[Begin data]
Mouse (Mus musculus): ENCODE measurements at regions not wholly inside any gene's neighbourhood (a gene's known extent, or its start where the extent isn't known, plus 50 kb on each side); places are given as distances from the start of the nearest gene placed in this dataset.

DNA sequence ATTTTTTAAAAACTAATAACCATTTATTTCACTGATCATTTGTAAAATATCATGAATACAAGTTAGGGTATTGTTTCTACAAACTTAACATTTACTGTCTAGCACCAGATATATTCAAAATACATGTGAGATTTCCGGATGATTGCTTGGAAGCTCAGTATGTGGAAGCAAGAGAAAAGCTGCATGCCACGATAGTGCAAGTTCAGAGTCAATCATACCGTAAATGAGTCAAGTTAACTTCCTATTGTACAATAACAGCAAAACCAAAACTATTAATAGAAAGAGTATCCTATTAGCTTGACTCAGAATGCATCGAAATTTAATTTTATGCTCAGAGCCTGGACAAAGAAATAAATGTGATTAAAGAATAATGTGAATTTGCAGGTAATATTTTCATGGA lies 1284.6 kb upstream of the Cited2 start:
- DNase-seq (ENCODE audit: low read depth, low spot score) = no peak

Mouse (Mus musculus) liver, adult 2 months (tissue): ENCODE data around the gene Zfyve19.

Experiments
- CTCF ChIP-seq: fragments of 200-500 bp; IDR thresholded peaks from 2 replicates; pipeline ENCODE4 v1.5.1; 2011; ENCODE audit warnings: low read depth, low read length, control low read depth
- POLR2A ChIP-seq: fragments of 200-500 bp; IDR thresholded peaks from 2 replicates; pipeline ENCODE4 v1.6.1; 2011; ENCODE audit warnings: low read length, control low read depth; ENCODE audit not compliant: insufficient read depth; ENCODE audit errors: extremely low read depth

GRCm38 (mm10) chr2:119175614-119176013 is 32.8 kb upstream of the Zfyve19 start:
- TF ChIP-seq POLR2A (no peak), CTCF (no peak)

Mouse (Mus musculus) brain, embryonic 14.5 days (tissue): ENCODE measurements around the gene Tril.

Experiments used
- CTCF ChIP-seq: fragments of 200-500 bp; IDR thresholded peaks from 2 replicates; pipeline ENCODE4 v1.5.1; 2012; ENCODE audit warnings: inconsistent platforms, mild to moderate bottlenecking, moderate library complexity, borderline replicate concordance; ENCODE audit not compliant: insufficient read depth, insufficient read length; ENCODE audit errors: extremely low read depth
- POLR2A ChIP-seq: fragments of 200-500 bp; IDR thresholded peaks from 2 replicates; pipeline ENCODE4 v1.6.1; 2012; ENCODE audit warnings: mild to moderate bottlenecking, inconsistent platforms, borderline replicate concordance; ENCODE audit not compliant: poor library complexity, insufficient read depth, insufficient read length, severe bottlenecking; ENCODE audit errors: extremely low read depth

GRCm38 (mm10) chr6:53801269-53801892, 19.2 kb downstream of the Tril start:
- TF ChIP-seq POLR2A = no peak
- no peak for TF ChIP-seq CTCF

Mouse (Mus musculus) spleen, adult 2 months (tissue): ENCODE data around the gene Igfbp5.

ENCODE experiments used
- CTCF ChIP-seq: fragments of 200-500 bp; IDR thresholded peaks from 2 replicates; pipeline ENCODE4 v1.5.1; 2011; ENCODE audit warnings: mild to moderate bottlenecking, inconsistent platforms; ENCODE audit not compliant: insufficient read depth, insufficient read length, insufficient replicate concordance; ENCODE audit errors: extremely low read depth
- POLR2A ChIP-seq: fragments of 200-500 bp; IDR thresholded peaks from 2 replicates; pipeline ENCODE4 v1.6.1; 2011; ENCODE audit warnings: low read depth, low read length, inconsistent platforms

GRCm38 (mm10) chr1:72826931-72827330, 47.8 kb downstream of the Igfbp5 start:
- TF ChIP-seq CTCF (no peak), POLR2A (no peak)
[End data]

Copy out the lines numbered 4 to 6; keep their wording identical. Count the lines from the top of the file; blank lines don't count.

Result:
Mouse (Mus musculus) liver, adult 2 months (tissue): ENCODE data around the gene Zfyve19.

Experiments
- CTCF ChIP-seq: fragments of 200-500 bp; IDR thresholded peaks from 2 replicates; pipeline ENCODE4 v1.5.1; 2011; ENCODE audit warnings: low read depth, low read length, control low read depth